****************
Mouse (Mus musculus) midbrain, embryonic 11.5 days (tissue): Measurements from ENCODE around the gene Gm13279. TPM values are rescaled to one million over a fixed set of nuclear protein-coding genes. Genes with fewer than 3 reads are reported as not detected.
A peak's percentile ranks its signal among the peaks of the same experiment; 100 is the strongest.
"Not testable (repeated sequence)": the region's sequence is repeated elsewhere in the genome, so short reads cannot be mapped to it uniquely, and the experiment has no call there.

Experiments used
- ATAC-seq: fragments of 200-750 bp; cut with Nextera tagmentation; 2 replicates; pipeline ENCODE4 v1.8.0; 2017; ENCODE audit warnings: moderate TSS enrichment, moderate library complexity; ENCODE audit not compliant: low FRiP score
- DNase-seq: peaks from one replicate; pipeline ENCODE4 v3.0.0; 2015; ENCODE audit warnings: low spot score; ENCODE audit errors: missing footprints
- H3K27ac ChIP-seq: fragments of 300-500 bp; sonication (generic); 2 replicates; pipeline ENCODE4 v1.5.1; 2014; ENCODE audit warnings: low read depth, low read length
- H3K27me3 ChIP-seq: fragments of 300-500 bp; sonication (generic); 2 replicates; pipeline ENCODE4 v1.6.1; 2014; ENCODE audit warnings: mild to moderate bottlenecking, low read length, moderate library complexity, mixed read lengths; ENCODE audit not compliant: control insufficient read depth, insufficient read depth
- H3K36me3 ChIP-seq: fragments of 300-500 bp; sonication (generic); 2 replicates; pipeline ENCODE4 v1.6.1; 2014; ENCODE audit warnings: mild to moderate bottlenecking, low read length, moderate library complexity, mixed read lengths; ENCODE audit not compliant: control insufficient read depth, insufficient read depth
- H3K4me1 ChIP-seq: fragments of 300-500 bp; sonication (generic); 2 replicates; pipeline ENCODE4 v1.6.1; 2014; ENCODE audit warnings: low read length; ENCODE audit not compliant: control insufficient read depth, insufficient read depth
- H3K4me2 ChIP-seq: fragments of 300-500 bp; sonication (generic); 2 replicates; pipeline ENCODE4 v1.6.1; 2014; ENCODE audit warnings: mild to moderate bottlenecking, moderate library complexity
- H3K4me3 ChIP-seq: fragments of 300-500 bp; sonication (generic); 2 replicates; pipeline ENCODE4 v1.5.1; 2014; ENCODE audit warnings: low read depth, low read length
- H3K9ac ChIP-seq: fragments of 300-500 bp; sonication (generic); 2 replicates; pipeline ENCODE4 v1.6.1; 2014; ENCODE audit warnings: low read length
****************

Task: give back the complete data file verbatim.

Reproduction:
Mouse (Mus musculus) midbrain, embryonic 11.5 days (tissue): Measurements from ENCODE around the gene Gm13279. TPM values are rescaled to one million over a fixed set of nuclear protein-coding genes. Genes with fewer than 3 reads are reported as not detected.
A peak's percentile ranks its signal among the peaks of the same experiment; 100 is the strongest.
"Not testable (repeated sequence)": the region's sequence is repeated elsewhere in the genome, so short reads cannot be mapped to it uniquely, and the experiment has no call there.

Experiments used
- ATAC-seq: fragments of 200-750 bp; cut with Nextera tagmentation; 2 replicates; pipeline ENCODE4 v1.8.0; 2017; ENCODE audit warnings: moderate TSS enrichment, moderate library complexity; ENCODE audit not compliant: low FRiP score
- DNase-seq: peaks from one replicate; pipeline ENCODE4 v3.0.0; 2015; ENCODE audit warnings: low spot score; ENCODE audit errors: missing footprints
- H3K27ac ChIP-seq: fragments of 300-500 bp; sonication (generic); 2 replicates; pipeline ENCODE4 v1.5.1; 2014; ENCODE audit warnings: low read depth, low read length
- H3K27me3 ChIP-seq: fragments of 300-500 bp; sonication (generic); 2 replicates; pipeline ENCODE4 v1.6.1; 2014; ENCODE audit warnings: mild to moderate bottlenecking, low read length, moderate library complexity, mixed read lengths; ENCODE audit not compliant: control insufficient read depth, insufficient read depth
- H3K36me3 ChIP-seq: fragments of 300-500 bp; sonication (generic); 2 replicates; pipeline ENCODE4 v1.6.1; 2014; ENCODE audit warnings: mild to moderate bottlenecking, low read length, moderate library complexity, mixed read lengths; ENCODE audit not compliant: control insufficient read depth, insufficient read depth
- H3K4me1 ChIP-seq: fragments of 300-500 bp; sonication (generic); 2 replicates; pipeline ENCODE4 v1.6.1; 2014; ENCODE audit warnings: low read length; ENCODE audit not compliant: control insufficient read depth, insufficient read depth
- H3K4me2 ChIP-seq: fragments of 300-500 bp; sonication (generic); 2 replicates; pipeline ENCODE4 v1.6.1; 2014; ENCODE audit warnings: mild to moderate bottlenecking, moderate library complexity
- H3K4me3 ChIP-seq: fragments of 300-500 bp; sonication (generic); 2 replicates; pipeline ENCODE4 v1.5.1; 2014; ENCODE audit warnings: low read depth, low read length
- H3K9ac ChIP-seq: fragments of 300-500 bp; sonication (generic); 2 replicates; pipeline ENCODE4 v1.6.1; 2014; ENCODE audit warnings: low read length